Most people wear their major as a badge of pride. Engineering and pre-med students like to brag about how heavy their workload is and how many hours they spend in lab each week, even if they frame it as a complaint. My major can feel like a mark of shame. I’m in COM, I say, and almost immediately people dismiss it as something trivial, something worth less because of an easier schedule. COM students are the butt of the joke at BU, and we’re tired of it.
Sure, we’re not in class for as long as the STEM majors. That doesn’t mean we don’t work just as hard. COM is, as the name implies, a school for those who love to communicate. We listen to people; we observe and record; we inform and teach. In a world that is becoming increasingly more connected, journalists can reach a much broader audience than the people who get the morning paper.
It seems that every day a new article comes out with the headline “Journalism is Dead!” (Ironic, since a journalist wrote it.) The career advice we get is focused around us keeping a job; we are told to stay on our feet, to always look for new openings in case the paper you’re working for folds unexpectedly. Yet what some of the older journalists don’t realize is that we grew up with the Internet at our fingertips, and now we are ready to take it by storm.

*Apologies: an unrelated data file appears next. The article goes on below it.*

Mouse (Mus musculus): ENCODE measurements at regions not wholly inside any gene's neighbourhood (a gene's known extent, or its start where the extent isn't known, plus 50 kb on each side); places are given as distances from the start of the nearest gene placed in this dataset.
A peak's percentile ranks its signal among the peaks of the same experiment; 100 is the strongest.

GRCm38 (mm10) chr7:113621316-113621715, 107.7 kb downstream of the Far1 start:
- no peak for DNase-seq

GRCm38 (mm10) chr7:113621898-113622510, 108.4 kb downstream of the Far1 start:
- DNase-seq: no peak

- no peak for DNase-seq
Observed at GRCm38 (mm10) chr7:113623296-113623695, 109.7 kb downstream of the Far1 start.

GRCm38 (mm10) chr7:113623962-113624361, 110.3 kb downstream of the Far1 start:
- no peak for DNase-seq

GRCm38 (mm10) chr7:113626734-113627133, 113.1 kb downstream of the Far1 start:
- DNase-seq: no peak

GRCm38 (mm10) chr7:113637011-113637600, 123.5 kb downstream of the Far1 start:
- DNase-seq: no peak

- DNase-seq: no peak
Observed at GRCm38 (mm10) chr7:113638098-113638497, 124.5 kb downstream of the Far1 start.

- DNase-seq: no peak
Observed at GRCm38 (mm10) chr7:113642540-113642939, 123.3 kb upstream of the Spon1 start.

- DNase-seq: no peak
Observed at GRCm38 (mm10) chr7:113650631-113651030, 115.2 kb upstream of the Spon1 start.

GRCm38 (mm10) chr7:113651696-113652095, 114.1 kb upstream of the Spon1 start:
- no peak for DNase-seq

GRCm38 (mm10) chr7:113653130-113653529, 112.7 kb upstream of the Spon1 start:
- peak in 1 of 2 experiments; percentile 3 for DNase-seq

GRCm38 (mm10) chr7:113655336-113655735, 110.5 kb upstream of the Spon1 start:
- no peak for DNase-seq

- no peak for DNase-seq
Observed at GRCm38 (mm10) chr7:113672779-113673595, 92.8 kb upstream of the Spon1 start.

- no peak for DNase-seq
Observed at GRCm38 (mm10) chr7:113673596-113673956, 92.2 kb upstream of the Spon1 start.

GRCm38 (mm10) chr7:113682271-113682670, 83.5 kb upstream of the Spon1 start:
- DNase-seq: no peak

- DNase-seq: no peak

Print journalism is undeniably declining, but the same forces that are burying it present a whole new opportunity for writers in the digital age. Online journalism is growing exponentially, with stories that can reach the whole world with the click of a button. Journalism isn’t dead, but it is changing, possibly for the better. Our employment opportunities look different than they did twenty years ago because they are adapting to fit a new age.
We decided to study journalism because we wanted to tell real stories, stories that mattered, and we wanted other people to listen to them. Our goal is to inform, the same way researchers seek to inform others about their findings. Don’t look down your nose condescendingly; we are every bit as smart as you.
I once had a teacher ask me, “How does it feel to be studying a dying profession?” What kind of an impact does that message have on a young student? What are we telling our passionate, hardworking writers who want to make a difference? How do you tell someone that what they’re doing doesn’t matter?
To COM students and to anyone with a passion for telling stories: you’re not alone. We are alive.